In 2004, country singer Tim McGraw released Back When.
The song eventually peaked at 30 on the Billboard Hot 100 chart.
As the calendar turns to 2021, I can’t help but think back when.
As I write this column, it’s approaching 300 days since I last worked an Ontario Hockey League game.
With the OHL announcing prior to Christmas that the league was once again pushing back its planned start date for the regular season, the possibility of it being a year between games for the league is a distinct possibility.
With the way things are, there’s no way to look ahead at this point and set an absolute start date for the league.
We’ve been fortunate in the north that the number of COVID cases have been what they were since the pandemic started.
With the news of vaccines being distributed recently, there’s certainly some hope for games down the road
But for that to happen, COVID numbers in some areas of southern Ontario need to get better.
With the latest provincial lockdown in Ontario, there was no way the OHL could have maintained its targeted start of Feb. 4.
None of us could have predicted in March that we would be in the last week of 2020 and gone this long between games for the league.
Generally, the OHL season, and the Canadian Hockey League season as well, is something that runs fairly steady for 10 months as part of my work with Village Media along with other personal projects.
The 2019-20 season was cut a lot shorter than I had planned.
With plans to travel to Kelowna, B.C. for the annual Memorial Cup at the end of May, the season was going to run until June 1 for me.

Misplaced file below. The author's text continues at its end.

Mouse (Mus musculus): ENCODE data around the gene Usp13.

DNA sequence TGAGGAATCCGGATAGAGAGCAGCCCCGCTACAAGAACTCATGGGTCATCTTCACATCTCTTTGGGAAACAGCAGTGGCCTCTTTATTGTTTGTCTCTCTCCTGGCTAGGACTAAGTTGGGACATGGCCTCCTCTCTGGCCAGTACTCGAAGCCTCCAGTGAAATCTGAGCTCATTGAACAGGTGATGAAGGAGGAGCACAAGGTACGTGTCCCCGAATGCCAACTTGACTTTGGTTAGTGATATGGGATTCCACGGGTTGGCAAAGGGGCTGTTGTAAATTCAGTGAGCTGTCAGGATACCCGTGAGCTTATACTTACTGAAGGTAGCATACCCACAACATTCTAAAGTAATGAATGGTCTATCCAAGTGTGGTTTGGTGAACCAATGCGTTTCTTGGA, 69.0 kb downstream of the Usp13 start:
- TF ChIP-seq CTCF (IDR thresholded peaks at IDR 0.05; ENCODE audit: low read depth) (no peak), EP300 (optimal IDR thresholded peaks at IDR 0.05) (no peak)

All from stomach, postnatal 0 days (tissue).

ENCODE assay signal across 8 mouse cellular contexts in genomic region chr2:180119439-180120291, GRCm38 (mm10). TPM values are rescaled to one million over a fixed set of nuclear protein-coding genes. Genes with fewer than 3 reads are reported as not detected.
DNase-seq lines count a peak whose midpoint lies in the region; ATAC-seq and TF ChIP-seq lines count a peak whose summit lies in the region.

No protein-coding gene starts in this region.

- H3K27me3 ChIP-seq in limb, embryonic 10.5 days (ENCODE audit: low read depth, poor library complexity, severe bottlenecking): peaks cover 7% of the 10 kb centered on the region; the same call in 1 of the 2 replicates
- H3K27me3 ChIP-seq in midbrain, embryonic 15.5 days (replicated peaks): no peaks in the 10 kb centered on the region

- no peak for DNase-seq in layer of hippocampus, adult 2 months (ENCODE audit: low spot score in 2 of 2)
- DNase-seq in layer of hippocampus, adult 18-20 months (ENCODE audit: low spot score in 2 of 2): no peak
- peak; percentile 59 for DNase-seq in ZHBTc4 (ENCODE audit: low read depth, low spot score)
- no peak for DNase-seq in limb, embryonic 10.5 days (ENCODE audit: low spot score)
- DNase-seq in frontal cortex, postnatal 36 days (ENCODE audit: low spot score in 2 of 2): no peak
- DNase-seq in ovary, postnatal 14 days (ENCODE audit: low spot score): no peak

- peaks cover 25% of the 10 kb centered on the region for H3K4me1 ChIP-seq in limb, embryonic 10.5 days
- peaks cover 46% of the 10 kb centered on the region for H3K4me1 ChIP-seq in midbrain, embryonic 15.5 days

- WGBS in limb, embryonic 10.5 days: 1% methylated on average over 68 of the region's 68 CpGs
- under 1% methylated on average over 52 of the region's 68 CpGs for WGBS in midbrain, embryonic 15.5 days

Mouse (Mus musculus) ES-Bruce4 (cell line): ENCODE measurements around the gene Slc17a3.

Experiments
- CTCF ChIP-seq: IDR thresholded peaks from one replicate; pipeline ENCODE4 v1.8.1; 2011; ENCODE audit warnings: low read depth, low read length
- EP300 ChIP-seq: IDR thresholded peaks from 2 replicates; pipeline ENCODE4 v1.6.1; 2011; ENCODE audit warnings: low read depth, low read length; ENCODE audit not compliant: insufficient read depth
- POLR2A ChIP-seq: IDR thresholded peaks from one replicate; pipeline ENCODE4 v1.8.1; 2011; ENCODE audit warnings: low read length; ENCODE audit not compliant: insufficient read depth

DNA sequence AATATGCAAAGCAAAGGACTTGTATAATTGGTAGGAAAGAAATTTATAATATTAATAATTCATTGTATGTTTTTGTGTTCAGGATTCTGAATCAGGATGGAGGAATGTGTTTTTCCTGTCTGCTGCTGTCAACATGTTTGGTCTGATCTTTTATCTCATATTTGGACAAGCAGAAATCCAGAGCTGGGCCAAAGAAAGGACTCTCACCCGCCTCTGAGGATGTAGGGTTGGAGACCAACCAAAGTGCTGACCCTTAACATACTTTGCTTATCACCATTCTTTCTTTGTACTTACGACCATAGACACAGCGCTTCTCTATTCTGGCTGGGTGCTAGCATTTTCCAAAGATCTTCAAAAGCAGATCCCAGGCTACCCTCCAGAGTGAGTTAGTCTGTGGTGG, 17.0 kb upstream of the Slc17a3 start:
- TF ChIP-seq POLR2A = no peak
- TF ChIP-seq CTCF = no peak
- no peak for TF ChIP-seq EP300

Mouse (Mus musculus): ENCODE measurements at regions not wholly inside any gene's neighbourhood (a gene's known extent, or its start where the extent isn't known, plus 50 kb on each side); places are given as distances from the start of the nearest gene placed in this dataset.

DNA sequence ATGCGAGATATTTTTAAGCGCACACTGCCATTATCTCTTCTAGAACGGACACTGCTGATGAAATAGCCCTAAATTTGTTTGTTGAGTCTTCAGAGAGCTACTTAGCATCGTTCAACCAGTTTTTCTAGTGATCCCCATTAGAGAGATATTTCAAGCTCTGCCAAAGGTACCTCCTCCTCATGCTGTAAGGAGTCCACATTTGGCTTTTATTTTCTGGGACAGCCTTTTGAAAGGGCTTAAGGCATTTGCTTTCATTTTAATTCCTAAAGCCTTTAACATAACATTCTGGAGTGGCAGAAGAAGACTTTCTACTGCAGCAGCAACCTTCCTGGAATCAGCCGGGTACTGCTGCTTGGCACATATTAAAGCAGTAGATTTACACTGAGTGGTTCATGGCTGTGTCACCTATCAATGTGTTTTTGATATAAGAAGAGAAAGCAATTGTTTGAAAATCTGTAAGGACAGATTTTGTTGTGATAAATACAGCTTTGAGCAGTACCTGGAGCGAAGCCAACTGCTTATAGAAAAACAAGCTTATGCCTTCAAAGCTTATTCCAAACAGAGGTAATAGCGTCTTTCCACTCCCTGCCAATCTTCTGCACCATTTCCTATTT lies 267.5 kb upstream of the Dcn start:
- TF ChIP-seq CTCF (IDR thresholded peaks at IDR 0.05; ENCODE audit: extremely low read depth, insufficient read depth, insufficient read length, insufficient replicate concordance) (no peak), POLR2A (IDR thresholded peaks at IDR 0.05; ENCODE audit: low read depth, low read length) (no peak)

Instead, it was cut short by nearly three months.
That being said, it doesn’t mean there has been a lack of hockey to follow for me.
While my role at Village Media has had me on the editing desk a lot more than usual during hockey season, there are some leagues across Canada and the United States that have managed to get games in this season thus far.
Some nights it was watching Sault native Steven Bellini with the United States Hockey League’s Tri-City Storm or Sault, Mich. product Tyler Dunbar and the Muskegon Lumberjacks early on this season.
Other nights it was watching the Northern Ontario Junior Hockey League’s Soo Thunderbirds or Great North Under-18 League’s Soo Jr. Greyhounds online
Other days I was on the phone with people tied to area teams to check in. The conversations may be different as we discuss rule changes because of COVID or potential return dates for leagues that haven’t started.
Being a sports reporter in 2020 has taken a different turn than what a lot of us may be used to.
In a normal year, the winter season locally means plenty of hockey to cover between the Greyhounds, Thunderbirds, Jr. Greyhounds and the high school level.
Add in football, basketball and other sports at the high school level in addition to sports at Sault College and Algoma University and there are always plenty of event-driven stories to write.
This winter has changed that a lot.
I’ve watched more games, specifically hockey online.
Though I haven’t counted the number of games, I wouldn’t be surprised if it’s in the neighbourhood of at least 100 games as we move into January.
Whether it’s the Thunderbirds and Blind River Beavers on a Tuesday night or the Soo (Mich.) Eagles and US National Development Program’s Under-17 team on a Saturday night, I’ve managed to keep an eye on the hockey scene.
Another night it might have been watching the University of North Dakota face Denver University in the National Collegiate Hockey Conference pod in Omaha, Neb. or a United States Hockey League game between the Green Bay Gamblers and Youngstown Phantoms.
In the grand scheme of things, 2020 wasn’t a total loss from that perspective.
Technology has certainly made it easier to follow leagues all over.
That doesn’t mean I don’t miss things back when.
Back when the discussion surrounding sports didn't centre on when teams would be able to return to action and they just played.
To quote Tim McGraw, “I miss back when.”